Areg Alimian
Sr. Director, Finance and Capital Markets
Blog

Understanding Latency and Its Impact to Trading Profitability

April 27, 2020 by Areg Alimian

London Canary Wharf at Night Panoramic

Recent events has significantly increased the level of volatility in capital markets, as witnessed by the historic drop in West Texas Intermediate oil futures. On Monday, March 23, NYSE leadership indefinitely closed the physical trading floor after multiple positive tests for infection, but there has been a historic increase in electronic trading.  According to Options Clearing Corporation (OCC), more than 48 million options traded on Friday, Feb. 28, setting a record for total trading volume in a single day. The peak daily messages in the Options Price Reporting Authority (OPRA) feed reached a record-breaking high of 102B in February 2020 — more than triple that of February 2019 (31.4B).  This is putting significant strain on global financial network infrastructures.

When it comes to electronic trading in highly fluid markets, access to real-time and accurate market data is critical, and nanoseconds count. The speed and sequence with which market participants place and execute orders at the matching engine of a given exchange venue depend on many technical variables. One of these variables is the latency in accessing real-time market data. There are several methodologies and places to measure latency, which will be discussed further in a later post. For the purpose of this article, latency is defined as being any delay or lapse of time between a request and a response. As it pertains to trading, latency directly influences the amount of time it takes for a trader to interact with the market.  The timely reception of pertinent market information and the speed for market participants to act upon its receipt will gain them a competitive advantage or disadvantage.  Further illustrated below is the latency footprint recently published by ICE. The diagram shows latencies between ICE Global Network consolidated feed ticker plants across major sites.  Note that latency and contributing factors to market data quality vary considerably depending on the transport mechanisms and circuit provisioning employed at and between network sites.

ICE Global Network Latencies

ICE global network latencies (source: Intercontinental Exchange, see https://www.theice.com/
market-data/connectivity-and-feeds/network-topology-map)

To better relate the issues of latency within a trading system it is important to understand how issues may occur and propagate within a system. When it comes to designing and operating an exchange network the need for near-instant identification of the cause of data errors and contributing factors is paramount. Take the example below with the traffic levels on the Arcabook Channel 2 on the 1st graph. Burst traffic during a certain period increased from around an average of 275Mbps (shown by the purple line) to around 450Mbps at around 11:44 AM. The latency (right hand graph) at the same time – one-way latency (OWL) jumped from 7,495 uSec to a peak of 7,510 uSec (15 uSec increase) and then settled back to 7,500 uSec (5 uSec). Clearly a close correlation. Was this caused by network congestion or something within the ticker plant/matching engine?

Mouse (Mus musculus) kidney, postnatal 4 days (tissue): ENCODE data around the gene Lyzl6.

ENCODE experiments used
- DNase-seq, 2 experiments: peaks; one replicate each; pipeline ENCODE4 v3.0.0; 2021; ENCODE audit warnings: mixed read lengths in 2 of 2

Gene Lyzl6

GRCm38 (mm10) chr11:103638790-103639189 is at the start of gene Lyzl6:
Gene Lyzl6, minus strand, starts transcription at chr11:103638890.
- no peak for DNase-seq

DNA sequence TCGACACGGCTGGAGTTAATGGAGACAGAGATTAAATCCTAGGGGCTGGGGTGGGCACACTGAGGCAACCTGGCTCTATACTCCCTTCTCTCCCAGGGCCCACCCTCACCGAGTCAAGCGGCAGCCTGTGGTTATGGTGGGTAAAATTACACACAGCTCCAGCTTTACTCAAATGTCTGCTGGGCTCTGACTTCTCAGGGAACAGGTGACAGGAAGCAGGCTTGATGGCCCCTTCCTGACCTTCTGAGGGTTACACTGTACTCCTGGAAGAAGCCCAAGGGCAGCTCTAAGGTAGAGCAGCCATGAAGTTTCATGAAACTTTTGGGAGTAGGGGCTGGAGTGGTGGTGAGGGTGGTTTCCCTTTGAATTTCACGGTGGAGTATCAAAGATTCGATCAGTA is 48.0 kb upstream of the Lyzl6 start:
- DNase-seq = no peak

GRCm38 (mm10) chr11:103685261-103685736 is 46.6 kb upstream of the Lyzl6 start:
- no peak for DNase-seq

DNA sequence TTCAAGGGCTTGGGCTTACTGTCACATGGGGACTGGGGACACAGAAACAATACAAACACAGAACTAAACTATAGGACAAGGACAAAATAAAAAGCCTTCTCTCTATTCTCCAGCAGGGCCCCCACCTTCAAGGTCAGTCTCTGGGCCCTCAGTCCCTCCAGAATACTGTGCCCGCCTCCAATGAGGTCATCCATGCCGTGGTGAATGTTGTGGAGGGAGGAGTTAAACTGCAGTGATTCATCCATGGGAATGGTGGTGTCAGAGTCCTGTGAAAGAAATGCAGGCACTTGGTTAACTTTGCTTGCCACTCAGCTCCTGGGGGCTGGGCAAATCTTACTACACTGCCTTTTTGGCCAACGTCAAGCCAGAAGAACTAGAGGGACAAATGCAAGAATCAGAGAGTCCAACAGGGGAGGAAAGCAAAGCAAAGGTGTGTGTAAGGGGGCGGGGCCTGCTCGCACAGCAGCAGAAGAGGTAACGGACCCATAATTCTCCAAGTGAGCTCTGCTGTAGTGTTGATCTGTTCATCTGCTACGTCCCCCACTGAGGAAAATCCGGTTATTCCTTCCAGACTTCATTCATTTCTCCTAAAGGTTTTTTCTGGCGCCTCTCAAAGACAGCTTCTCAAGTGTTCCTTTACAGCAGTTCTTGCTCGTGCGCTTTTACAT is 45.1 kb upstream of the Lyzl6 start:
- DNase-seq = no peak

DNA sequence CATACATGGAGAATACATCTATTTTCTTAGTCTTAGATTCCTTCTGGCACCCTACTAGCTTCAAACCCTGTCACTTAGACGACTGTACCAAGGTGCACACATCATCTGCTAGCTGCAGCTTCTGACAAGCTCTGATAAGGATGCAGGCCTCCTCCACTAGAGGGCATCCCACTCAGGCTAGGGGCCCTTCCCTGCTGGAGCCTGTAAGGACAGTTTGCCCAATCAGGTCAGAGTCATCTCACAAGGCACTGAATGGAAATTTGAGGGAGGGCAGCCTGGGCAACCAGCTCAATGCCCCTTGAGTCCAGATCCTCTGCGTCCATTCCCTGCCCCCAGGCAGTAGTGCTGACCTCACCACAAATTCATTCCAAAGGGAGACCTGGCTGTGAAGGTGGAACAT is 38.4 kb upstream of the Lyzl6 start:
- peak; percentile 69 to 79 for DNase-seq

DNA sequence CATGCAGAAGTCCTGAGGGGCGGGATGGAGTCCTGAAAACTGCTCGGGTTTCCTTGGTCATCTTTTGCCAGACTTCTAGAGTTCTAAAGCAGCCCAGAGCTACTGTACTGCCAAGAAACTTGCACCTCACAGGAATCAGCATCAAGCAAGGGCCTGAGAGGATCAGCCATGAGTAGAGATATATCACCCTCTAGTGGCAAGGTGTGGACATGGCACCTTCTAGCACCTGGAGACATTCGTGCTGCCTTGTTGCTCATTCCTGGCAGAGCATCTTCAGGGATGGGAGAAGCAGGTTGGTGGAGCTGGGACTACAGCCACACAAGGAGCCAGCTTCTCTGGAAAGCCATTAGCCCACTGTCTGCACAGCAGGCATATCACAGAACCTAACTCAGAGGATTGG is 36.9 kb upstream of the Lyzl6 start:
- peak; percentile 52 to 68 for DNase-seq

Latency vs Channel Effective Data Rate

It is important to identify the potential issues within the system, as shown in the example above. While working with exchanges and market participants, Keysight Technologies met with IT teams focused on network infrastructure and operations to discuss such issues. For market data performance analytics, these teams articulated the clear need for near-instant identification of the root cause of data errors, as well as the contributing factors. Is the reported sequence gap on a market data feed linked to the exchange, the data distribution network, or the sell-side network where the feed handlers are? What went wrong and why? Where should these teams take measurements in the global network infrastructure, and how?

Some of the potential considerations are:

  • Specifying latency and loss objectives in conjunction with bandwidth requirements for peak utilization periods;
  • Continuously monitoring as market volatility conditions change rapidly, as volatility impacts average and peak message rates, causing higher than specified or expected levels of latency and packet loss because of microbursts;
  • Monitoring infrastructure in place with trigger-based alert notifications is essential for proactive issue identification and problem resolution;
  • Understanding and continuously verifying the global latency footprint from the exchange to remote colocation sites throughout network infrastructure, and between data centers or colocation sites that consume real-time market data;
  • And, ensuring that transaction analytics tools provide detailed visibility into quality events.

These considerations will be further discussed in a following post, in addition to solutions for market data quality issues further exasperated by current market volatility. Also, for a more in-depth look at TradeVision check out recently published white paper Understanding Latency and Its Impact on Trading Profitability.